The objective of this paper is to determine whether announcing a dividend payment in the Vietnam market provides useful information for the investor. In other words, does an announcement of dividends directly affect the stock price in this market? To evaluate the impact of such an event, a measure of the abnormal return was needed. The observation data used was n = 16 (listed firms), in which there were 71 announcements. The analytical steps follow.
The abnormal return that was used was the difference between the ex-post return of the security and the normal return of the firm during the event window. The normal return was established to be the return that would have been expected if the event had not occurred. The first step was to compute the ex-post stock return during the event window of a 6-day period (plus/minus 3 days). Day 0 was considered to be the announcement day of the dividend payment. Finding the risk-free rate market return of each event and associated beta value was step two. The risk free rate was calculated by the Consumer Price Index (CPI) and the average government bond yield as a percent. The beta coefficient value was found by running 71 regression tests in which the daily stock return and daily market index return were the dependent and independent variables respectively. The market beta (or risk) for an individual stock for the event was found using the correlation between the daily stock return and the daily market index return of a normal period. The daily stock return and the daily market index return were computed based on the daily stock price and daily closing price of VN-Index.
The sign test was one of two common nonparametric tests used. This test is based on the sign of the abnormal return (AR) or cumulative abnormal return (CAR). The use of the nonparametric tests of the abnormal returns may be used since it may be insufficient to assume the normally distribution of returns when confirming the parametric tests. It is necessary to test the probability that the positive average abnormal returns (AAR) following the dividend announcement was larger than 0.5. Therefore the null hypothesis was that the probability was less than or equal to 0.5 while the alternative hypothesis was that the probability was greater than 0.5. This hypothesis was tested in a one sided z-test.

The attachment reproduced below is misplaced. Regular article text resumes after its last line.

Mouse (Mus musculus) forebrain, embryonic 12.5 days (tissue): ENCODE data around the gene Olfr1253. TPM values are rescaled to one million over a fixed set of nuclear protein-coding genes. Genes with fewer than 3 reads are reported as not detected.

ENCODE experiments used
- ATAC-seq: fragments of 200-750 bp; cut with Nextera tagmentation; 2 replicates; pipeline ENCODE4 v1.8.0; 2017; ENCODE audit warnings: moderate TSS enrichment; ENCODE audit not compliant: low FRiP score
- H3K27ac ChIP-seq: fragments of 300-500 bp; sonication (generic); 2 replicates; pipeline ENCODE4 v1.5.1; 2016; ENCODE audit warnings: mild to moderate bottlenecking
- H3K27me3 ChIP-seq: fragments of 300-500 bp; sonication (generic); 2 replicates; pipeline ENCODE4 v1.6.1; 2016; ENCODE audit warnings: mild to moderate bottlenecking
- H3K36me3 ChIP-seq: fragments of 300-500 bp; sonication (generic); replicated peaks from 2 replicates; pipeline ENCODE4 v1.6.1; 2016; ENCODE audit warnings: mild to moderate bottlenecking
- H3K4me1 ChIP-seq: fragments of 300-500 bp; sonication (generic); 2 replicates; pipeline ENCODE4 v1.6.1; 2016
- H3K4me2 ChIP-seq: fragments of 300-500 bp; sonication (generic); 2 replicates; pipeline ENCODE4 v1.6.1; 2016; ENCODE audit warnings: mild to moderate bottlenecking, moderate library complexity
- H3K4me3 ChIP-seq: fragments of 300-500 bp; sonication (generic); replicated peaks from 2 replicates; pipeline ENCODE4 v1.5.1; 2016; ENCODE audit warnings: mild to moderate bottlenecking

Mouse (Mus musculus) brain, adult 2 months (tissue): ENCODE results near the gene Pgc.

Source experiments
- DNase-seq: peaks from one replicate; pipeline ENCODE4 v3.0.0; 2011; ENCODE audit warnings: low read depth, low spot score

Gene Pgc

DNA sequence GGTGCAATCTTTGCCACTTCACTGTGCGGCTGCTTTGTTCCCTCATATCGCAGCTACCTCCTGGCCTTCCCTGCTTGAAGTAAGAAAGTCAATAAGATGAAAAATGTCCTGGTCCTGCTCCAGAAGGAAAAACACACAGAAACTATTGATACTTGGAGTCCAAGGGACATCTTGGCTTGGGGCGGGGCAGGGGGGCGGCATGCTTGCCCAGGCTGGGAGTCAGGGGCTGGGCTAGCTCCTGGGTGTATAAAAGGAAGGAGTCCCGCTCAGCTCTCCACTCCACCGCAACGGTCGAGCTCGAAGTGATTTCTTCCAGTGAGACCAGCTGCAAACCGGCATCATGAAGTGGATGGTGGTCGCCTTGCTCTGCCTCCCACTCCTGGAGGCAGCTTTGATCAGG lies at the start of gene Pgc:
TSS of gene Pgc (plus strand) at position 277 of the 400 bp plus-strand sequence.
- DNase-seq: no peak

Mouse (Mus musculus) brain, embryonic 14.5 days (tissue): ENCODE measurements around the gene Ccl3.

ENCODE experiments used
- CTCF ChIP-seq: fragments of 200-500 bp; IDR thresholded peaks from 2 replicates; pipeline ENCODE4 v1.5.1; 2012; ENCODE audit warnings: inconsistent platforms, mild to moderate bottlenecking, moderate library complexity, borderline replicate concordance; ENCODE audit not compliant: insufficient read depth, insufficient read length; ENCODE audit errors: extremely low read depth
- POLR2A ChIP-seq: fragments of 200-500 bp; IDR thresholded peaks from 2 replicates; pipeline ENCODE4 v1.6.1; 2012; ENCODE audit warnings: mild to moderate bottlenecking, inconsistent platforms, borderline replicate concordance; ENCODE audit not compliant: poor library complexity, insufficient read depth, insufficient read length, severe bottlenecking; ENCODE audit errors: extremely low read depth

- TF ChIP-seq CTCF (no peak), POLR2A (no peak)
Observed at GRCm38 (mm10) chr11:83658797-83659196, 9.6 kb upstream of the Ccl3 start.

A descriptive statistic is typically used when describing the basic features of data in a study, specifically the distribution’s central tendencies. From January 3, 2006 to December 31, 2009 the range of the VN-Index was 235 to 1170.67. Considering 996 daily closing prices (n = 996), two of the central tendencies were: mean – 608.94 and median – 522.84. The median was lower than the mean. It should be noted that the closing price of the VN-Index during this time was in the lower range since data samples of the financial crisis of 2008 were randomly included. A t-distribution showed the distribution to be skewed to the right (positively skewed). This means that most of the distribution of the closing prices was to the left of the mean. Using kurtosis (description of the shape) to determine how tall and sharp the central peak is found that the kurtosis value was -0.884 indicating a relatively flat distribution about the mean, albeit asymmetrical. Measures of the asymmetry were not significant. The mean was 0.0485 and the median was 0.0326.and median was 0.0485 and 0.0326; minimum and maximum was negative -4.972 and 7.741. Since the mean does not equal the median, both the closing price and the daily return were not in a symmetrical distribution. From January 3, 2006 to December 31, 2009 (996 days) there were 193 Mondays, 200 days for each of Tuesday, Thursday and Friday and 203 Wednesdays. Monday was found to have the lowest negative average daily return (-0.2548%) while Friday had the lowest positive average daily return. Tuesday and Wednesday did not differ greatly however Thursday had the highest average daily return (0.2993%). In finding the difference between Mondays (193) and the other days (793) as well as the difference between Thursdays (200) and the other days (796), the Monday group was negative -0.2548% compared to the other days group of 0.1214%. Similarly, the Thursday group (0.2993%) was compared with the other days (-0.0145). We now question as to whether the differences were large enough to rely on or were they random. With regard to testing Mondays against the other days, the average return for Monday was lower than the other week day’s average return with a difference of -0.3762. Similarly, the average return for Thursday was higher than the other days with an average difference of 0.3139. The t-test value was -2.239 (d.f. 994) giving a critical value at 1960. This t-test value was smaller than at -1.960. Using the t-distribution chart for a two-tailed distribution, and a significance level of = 2.5% and d.f. greater than 100, we continue to have critical value at 1960. Thus, the observed test t-value of -2.239 was smaller than at -1.960. Thursday’s test gave a t-value of 1.892 with critical value of 1.645, 5% significance level and d.f. of 994. There were no other tests of reliable statistical significance. In comparison of Monday with the other weekdays, two-tailed p-value was 0.025 while Thursday with the other weekdays was 0.059 giving more information of the statistical results than the probabilities and thus the percentages for the error probabilities was in the acceptable range and thus reliable. Again, analysis of the other groupings p-values were not in the significant level with t-value smaller than . Thus there is no support for the hypothesis. To summarize, there was a significant difference between Monday/other days of the week and Thursday/other days of the week. The average return for Monday was lower than the other days of the week with the average return for Thursday being higher than the other days of the week. The hypothesis was therefore rejected and there was support for the alternate hypothesis (average return for Monday was not equal to the average return for the other days of the week).